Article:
God and Judaism


Jesus was a Jew, one of the Chosen People of Abraham, who had made a Covenant with the One God. Previous gods had been pagan and did nothing but reflect the idiosyncracies of the people who created them. But the One God was different. Without personality, he intervened directly in human history in freeing the Hebrews from Egyptian slavery through his agent, Moses.

Further, he placed upon the people the Ten Commandments, demanding obedience to a moral code. For the first time in history, a God had intervened in human affairs directly and demanded a system of morality intrinsically linked with every event in a person’s life. This made God invincible, but in the 6th century BC, the Babylonians destroyed the empire built by David and Solomon, thus proving their gods were more powerful than the One God and exiling the Jewish people. The Jews returned to their Promised Land, but were never again to be a nation until 1948, and the creation of Israel. But if they were the Chosen People of the most powerful God, why had God punished them in this way?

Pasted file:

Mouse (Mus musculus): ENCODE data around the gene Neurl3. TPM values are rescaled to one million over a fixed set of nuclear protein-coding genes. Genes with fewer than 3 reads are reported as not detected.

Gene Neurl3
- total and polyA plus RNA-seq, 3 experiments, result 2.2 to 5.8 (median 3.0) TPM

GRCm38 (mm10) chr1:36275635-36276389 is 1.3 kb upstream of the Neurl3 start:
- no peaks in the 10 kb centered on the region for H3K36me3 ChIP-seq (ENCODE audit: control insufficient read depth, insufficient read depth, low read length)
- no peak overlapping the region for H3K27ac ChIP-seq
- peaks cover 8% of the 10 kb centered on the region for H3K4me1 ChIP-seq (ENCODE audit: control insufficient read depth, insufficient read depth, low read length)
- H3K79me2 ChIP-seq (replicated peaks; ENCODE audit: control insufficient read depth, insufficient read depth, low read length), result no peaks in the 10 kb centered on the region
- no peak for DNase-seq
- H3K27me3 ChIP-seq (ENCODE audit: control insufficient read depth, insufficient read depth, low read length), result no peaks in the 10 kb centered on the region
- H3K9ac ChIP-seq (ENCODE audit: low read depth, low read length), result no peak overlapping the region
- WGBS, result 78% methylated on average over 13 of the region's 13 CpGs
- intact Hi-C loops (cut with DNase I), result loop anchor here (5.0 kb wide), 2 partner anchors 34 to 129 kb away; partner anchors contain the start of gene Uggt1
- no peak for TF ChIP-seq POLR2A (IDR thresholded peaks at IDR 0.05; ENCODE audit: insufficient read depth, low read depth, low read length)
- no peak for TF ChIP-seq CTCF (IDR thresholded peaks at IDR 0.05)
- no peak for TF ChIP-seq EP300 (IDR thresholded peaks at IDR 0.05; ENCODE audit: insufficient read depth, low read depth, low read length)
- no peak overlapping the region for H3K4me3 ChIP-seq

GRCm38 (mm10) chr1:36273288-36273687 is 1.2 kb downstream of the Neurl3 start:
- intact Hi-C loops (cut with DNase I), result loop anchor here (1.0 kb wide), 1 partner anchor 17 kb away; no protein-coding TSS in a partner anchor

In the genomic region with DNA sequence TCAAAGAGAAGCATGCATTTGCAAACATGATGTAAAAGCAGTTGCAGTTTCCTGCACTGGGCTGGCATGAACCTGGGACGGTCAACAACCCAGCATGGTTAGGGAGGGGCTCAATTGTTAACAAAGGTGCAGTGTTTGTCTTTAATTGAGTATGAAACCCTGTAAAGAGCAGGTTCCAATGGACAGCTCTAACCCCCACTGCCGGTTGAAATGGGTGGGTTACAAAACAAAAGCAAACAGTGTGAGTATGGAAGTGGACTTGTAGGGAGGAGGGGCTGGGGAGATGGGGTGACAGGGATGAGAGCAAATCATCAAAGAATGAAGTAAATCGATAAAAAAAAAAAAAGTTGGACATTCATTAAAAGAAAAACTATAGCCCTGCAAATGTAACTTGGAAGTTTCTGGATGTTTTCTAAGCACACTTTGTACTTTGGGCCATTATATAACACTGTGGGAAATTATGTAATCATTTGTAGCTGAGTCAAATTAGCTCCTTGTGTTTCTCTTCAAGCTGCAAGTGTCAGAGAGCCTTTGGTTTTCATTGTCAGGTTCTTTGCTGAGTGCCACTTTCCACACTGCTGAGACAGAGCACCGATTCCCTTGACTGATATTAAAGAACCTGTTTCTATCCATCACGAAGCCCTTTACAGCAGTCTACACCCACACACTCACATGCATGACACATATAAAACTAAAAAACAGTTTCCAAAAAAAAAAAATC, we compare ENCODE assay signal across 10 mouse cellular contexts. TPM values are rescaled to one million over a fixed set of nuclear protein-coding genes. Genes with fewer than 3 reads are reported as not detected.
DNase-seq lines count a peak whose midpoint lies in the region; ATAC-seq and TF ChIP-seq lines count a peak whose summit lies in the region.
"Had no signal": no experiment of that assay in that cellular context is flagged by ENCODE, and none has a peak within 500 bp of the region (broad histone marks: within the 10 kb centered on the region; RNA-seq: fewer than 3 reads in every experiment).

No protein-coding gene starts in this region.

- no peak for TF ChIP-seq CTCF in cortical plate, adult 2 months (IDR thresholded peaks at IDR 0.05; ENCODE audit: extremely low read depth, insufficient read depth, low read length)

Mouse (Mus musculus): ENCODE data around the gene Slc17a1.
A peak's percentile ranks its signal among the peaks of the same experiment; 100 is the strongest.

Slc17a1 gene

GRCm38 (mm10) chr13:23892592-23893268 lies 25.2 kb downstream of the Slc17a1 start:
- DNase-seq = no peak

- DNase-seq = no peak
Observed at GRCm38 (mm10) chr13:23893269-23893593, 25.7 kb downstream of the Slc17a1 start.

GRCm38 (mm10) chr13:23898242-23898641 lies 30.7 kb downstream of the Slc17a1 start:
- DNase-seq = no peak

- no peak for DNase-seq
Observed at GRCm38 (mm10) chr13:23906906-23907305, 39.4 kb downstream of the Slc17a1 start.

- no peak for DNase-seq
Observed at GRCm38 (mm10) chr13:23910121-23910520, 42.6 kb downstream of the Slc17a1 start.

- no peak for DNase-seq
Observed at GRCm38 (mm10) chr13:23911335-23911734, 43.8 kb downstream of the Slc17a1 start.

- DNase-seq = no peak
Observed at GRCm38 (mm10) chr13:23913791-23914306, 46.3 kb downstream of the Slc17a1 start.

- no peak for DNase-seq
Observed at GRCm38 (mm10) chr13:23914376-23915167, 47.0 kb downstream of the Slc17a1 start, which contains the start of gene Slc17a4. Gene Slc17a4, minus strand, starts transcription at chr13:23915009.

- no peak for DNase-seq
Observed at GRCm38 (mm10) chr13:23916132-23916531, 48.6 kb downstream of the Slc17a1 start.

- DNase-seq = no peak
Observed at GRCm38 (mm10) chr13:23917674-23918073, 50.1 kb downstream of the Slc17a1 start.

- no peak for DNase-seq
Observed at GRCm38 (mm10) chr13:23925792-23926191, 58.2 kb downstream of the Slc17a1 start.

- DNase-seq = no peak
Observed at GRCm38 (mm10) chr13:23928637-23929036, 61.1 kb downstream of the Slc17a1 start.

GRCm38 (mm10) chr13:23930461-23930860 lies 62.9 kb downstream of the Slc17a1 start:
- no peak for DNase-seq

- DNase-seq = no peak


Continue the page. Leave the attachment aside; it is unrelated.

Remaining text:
Coming in line with the birth of a tradition to analyse and redefine God’s words, the Jews came to two incredible conclusions. First, they had been chosen by God to suffer. Second, when the time for suffering was at an end, a Messiah would come to bring Paradise. This was the intellectual tradition into which Jesus came. And we can see in Christ’s suffering a Messiah who embodied the suffering of the Jewish people. He was their society in one man. However, the Jews rejected Jesus as the Son of God.

Mysteries of The Christ


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